My latest story is in Institutional Investor magazine, on Dubai reckoning with its debt hangover, three years after it announced it would not be able to pay its debts. Here is an excerpt to the story. The full link is available here for a limited time.
June 2012 • Angela Shah
IN EARLY APRIL, DUBAI’S MUNICIPAL GOVERNMENT reported that the number of abandoned cars — the symbol par excellence of the once-high-flying emirate’s economic bust — rose by 10 percent in the first three months of this year from the same period a year earlier. But rather than seeing that indicator as a sign that the economy was taking a turn for the worse, leaders attributed the pickup to simple efficiency: The authorities now have three tow trucks to bring in vehicles, compared with just one last year.
The car repo business, with numbers that can be good or bad, depending on how you look at them, is a good metaphor for Dubai’s economic and financial condition. The emirate, which splashed on the global scene a decade ago with a flashy, money-is-no-object development philosophy, only to be brought down by the near-default of some of its flagship companies three years ago, has been quietly getting a handle on its debt problems. Since late 2009, Dubai and its government-related entities have restructured more than $20 billion of bank debt, nearly two thirds of the total, by arm-twisting creditors with a decree that resembles a Western-style bankruptcy restructuring. The emirate’s economy is also on the mend, with moderate growth buoyed by a rebound in tourism and trade.
Dubai may have bounced off the bottom, but it still has a long way to go to resolve its debt problems and return its economy to robust health. Government-related entities such as Dubai World, the conglomerate that set off the crisis in late 2009 by declaring a debt standstill, have rescheduled a large portion of their obligations, but they remain saddled with a massive burden. In its latest report on the United Arab Emirates, issued last month, the International Monetary Fund estimated that the overall debt of Dubai’s GREs — including bank debt, bonds and sukuk (Islamic bonds) — stands at $84.3 billion, or 60.4 percent of GDP. That debt mountain has declined by about $5 billion over the past two years, but the GREs still need to roll over an estimated $14 billion of debt this year.
Fully 10.6 percent of the loans held by Dubai banks are nonperforming, the IMF says, and that ratio could jump by another 5 percentage points this year if the authorities manage to reschedule the debt of other government-related entities. Although the real estate market shows signs of stabilizing, property prices have fallen by about 60 percent since 2008, and vacancy rates range from 20 percent for retail property to 30 percent for office buildings. Dubai is slowly healing, but there is no quick remedy for its troubles.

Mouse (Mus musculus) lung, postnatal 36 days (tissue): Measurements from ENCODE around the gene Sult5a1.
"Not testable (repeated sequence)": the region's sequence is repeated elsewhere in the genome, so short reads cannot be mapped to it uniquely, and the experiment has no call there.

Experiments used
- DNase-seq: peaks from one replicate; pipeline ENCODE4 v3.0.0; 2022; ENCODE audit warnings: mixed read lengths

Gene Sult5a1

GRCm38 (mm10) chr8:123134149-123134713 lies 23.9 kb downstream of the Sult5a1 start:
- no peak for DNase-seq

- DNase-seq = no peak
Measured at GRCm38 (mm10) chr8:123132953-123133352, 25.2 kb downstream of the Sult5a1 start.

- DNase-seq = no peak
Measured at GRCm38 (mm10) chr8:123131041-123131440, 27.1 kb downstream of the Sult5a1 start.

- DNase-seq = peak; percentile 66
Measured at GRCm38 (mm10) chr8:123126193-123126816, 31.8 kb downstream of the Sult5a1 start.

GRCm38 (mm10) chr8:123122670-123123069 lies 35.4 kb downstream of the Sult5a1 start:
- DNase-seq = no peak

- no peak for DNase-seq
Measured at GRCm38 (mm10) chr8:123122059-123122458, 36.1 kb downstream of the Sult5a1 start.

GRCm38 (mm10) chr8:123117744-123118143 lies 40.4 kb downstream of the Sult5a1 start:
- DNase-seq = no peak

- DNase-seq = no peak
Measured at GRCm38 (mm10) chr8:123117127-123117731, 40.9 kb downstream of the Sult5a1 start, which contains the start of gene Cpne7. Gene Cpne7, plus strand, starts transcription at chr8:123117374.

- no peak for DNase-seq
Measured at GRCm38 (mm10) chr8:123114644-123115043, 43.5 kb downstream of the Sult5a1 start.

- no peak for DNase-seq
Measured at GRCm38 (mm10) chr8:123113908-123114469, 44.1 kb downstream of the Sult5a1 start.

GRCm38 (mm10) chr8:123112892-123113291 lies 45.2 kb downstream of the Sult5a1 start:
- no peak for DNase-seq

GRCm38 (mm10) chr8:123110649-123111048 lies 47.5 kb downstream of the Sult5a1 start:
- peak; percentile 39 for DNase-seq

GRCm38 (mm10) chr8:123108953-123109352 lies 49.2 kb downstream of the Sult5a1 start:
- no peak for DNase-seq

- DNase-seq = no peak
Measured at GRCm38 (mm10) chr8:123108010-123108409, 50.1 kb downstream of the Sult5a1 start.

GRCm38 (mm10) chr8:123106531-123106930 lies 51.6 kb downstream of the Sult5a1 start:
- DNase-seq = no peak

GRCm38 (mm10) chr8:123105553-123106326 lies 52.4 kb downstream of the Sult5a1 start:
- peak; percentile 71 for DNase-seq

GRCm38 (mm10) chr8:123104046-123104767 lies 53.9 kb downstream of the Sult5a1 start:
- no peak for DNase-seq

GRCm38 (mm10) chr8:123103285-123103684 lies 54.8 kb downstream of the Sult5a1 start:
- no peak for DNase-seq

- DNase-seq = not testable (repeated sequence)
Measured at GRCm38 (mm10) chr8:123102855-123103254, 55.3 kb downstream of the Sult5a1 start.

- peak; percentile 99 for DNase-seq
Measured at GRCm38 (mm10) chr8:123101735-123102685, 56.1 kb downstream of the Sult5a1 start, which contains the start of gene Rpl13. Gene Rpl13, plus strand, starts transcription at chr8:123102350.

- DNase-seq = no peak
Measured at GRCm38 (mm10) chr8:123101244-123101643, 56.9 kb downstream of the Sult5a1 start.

“The only way for Dubai to fix its problems is to grow the economy and generate income, and trade its way out,” says Neil Cuthbert, a senior partner at the Dubai office of law firm SNR Denton. “Over time it will happen. The interesting question is, how long will the banks be happy to carry on pushing out maturities?”
So far, the banks have had little choice but to do so, and the authorities have taken full advantage of that fact. Exotix, a London-based investment bank specializing in frontier markets, has dubbed the authorities’ strategy “the four B’s” — “bail out bondholders, burn the banks” — and that formula has been remarkably successful, says Ahmad Alanani, the firm’s Dubai-based director of fixed-income sales. “Aside from the speed at which they’ve managed to restructure, what surprised me the most were the terms that they’re getting away with,” he says. “They have pushed the banks to the limits, both local and international.”
In April, for example, Dubai International Capital, a private equity firm owned by the emirate’s ruler, Sheikh Mohammed bin-Rashid al-Maktoum, persuaded its lenders — including HSBC Holdings, Lloyds Banking Group and Royal Bank of Scotland Group — to stretch out the maturity of $2.15 billion in loans by five years at an interest rate of just 2 percent. The banks also agreed to extend the maturity of an additional $350 million in loans by three years.
Dubai Group, the sheikh’s main financial services holding company, is currently holding talks with lenders in a bid to restructure as much as $10 billion in bank debt. Exotix estimates that Dubai so far has completed six bank debt restructurings, covering $21.9 billion of the GREs’ total bank debt of $34 billion. That is much more than Alanani thought would be possible not long ago. “I was definitely bearish in 2010,” he says. “The restructuring is going so much better than what I was expecting.”
What explains the success? Bankers say Dubai has aggressively pursued its debt restructuring strategy from a position of surprising strength. International banks want to preserve their existing commercial ties in the emirate and to continue to do business there, a fact that the emirate is not shy in pointing out during negotiations.